PETALING JAYA: Coexistence among e-wallet players, digital banks and existing financial institutions is possible, according to panellists at CGS-CIMB’s 13th Malaysia Corporate Day.
In a panel session, GHL Systems Bhd’s former group CEO, Danny Leong, and GrabPay Malaysia’s head, Priyanka Madan, said they believed that e-wallet players can coexist with existing financial institutions as the former are still targeting the unbanked population and smaller merchants which are not typically targeted by banks.
The discussions revealed a need for a quick shift in strategy for GrabPay during the first movement control order (MCO) period last year, by diverting its ride-hailing partners to the delivery business as well assisting small entrepreneurs to digitise by accepting e-wallet payments.
The March-May 2020 period saw GHL introducing its eGHL SWIFT to assist SMEs to go online and become e-commerce ready during the MCO.
“Although the Covid-19 pandemic relegated a lot of new project rollouts to the backburner, one silver lining from the pandemic is that it expedited consumer awareness for cashless payments, especially e-wallets,” CGS-CIMB said in a report.
This is supported by data from Bank Negara Malaysia (BNM) which found e-wallet as the only digital payment instrument that registered a higher transaction value in 2020, compared to the alternatives.
It reported that total e-wallet transactions in first 10 months of 2020 (10M20) reached RM23.5 billion – which exceeded the total 2019 transaction value processed by 30%.
BNM’s data also showed that e-wallet’s market share of digital transactions rose by 5 percentage points to 13% in 10M20 from 8% in 2019.
“Both GrabPay and GHL expect e-wallet adoption in Malaysia to continue even after the pandemic, given that consumers are becoming more comfortable with this payment instrument, and as e-wallet providers continue to improve to provide seamless user experience.” it said.
With regard to digital banks, the panel session, which saw the participation of PwC Malaysia’s directors, foresees them starting operations in 2022, following the licensing framework issued by the central bank on Dec 31, 2020. Applications for such licences are open until June 30, 2021 and BNM expects to issue five digital banking licences with at least one Islamic digital bank by the end of this year.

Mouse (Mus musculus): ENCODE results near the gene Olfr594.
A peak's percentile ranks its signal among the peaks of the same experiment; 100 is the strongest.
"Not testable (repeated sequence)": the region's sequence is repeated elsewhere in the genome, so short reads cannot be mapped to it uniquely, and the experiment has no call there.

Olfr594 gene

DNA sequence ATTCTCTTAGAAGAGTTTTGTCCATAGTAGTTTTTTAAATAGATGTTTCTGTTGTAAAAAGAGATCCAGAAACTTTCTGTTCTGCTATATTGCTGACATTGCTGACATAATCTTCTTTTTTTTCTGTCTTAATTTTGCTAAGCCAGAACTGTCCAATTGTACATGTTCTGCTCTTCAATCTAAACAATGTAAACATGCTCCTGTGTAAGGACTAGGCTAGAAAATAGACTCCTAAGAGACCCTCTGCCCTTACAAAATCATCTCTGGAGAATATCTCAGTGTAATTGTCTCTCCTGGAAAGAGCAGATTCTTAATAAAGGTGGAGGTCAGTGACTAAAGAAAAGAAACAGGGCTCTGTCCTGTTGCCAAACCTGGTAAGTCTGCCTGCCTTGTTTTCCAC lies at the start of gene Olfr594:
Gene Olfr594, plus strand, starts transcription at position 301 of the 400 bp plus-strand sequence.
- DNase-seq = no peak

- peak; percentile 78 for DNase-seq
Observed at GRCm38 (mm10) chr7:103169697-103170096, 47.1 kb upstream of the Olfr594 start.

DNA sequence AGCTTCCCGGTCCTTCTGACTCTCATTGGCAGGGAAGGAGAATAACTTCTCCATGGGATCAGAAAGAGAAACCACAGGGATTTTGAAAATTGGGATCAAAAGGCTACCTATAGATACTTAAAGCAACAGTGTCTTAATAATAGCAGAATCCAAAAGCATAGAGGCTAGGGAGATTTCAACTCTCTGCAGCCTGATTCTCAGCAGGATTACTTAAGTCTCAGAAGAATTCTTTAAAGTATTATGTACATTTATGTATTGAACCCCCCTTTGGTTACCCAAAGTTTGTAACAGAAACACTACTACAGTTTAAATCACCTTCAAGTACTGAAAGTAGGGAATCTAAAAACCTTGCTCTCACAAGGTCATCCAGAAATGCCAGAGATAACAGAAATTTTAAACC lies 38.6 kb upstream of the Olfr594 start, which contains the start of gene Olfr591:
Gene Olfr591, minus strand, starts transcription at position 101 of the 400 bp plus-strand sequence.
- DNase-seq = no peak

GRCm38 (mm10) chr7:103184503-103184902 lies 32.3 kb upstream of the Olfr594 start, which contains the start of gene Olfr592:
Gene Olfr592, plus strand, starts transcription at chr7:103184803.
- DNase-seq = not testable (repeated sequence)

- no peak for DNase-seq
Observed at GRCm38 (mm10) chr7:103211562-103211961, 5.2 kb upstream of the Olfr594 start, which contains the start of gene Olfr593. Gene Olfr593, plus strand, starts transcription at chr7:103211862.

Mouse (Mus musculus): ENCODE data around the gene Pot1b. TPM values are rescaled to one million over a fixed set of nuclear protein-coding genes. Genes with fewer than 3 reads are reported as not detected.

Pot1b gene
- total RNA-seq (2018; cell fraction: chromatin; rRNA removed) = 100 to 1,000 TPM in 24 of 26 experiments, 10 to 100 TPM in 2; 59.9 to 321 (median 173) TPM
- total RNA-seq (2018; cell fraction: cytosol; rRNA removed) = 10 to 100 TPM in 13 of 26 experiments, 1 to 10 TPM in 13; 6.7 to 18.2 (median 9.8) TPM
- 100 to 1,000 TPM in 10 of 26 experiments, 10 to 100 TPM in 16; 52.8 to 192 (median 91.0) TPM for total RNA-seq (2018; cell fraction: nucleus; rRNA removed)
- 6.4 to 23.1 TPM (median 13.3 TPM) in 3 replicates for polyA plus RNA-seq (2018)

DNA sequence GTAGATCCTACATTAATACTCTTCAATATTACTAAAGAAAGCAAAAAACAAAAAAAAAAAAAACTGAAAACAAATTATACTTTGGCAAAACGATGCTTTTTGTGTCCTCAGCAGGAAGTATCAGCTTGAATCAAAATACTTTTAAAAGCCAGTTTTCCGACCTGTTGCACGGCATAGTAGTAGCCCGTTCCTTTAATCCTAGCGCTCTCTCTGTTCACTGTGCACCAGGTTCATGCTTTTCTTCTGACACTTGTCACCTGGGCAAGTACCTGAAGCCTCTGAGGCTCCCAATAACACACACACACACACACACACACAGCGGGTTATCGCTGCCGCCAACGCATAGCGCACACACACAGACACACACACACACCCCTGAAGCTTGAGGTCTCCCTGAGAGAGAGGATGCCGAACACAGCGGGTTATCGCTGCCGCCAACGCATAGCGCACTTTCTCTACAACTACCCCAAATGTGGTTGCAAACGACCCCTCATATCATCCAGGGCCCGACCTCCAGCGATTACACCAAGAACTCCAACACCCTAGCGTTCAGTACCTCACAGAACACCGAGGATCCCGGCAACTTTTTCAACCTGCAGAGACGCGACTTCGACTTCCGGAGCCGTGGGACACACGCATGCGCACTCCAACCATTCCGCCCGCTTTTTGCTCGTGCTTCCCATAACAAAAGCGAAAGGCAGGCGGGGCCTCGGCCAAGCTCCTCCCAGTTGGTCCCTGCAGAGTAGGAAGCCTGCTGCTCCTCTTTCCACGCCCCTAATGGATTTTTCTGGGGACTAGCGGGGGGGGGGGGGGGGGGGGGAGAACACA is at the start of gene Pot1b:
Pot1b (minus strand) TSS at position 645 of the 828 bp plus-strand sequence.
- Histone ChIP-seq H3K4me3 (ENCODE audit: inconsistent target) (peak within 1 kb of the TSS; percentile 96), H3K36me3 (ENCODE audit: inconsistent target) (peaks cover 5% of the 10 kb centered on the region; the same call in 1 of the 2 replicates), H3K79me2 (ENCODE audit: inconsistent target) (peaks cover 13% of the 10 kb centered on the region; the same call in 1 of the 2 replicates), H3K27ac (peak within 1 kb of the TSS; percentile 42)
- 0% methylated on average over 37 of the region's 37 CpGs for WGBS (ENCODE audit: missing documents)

Currently, more than 50 parties have expressed interest in digital banking licences, including six incumbent lenders.
PwC calculated that the digital banking business is expected to grow at four times the pace of the financial services system in Malaysia over the next five years, in line with the expected swift expansion of digital banks in the Southeast Asia region.
“In our view, high growth rates for digital banks would not be a surprise given the low base in 2019 as the regulators in SEA countries have only started to issue digital banking licences in recent years,” they said .
The PwC directors pointed out that Malaysians are open to digital banks as its survey found 74% are willing to be their customers.
CGS-CIMB said it concurred with the panellists’ views that digital banks will not pose any significant threats to the business of incumbent banks in the next three to five years, given the focus on providing products and services to the unserved and/or underserved segments, which are not the key target markets for the incumbent banks as outlined in BNM’s licensing framework.
Moreover, the framework stipulates that the new banks have to maintain total assets of not more than RM3 billion each within five years after the inception of their operations.
In this case, the total assets of the five digital banks would be at a maximum of RM15 billion over the next five years, which is only 0.5% of the total assets of RM2.79 trillion for the nine major local banks in Malaysia, as at end-September 2020.
The research house stated that the expected emergence of digital banking players in 2022F would not alter its overweight call on banks, which is predicated on the expected recovery in 2021F net profit growth to 19%.
“The potential downside risks for our call are higher-than-expected loan loss provisioning and weaker loan growth in 2021F.”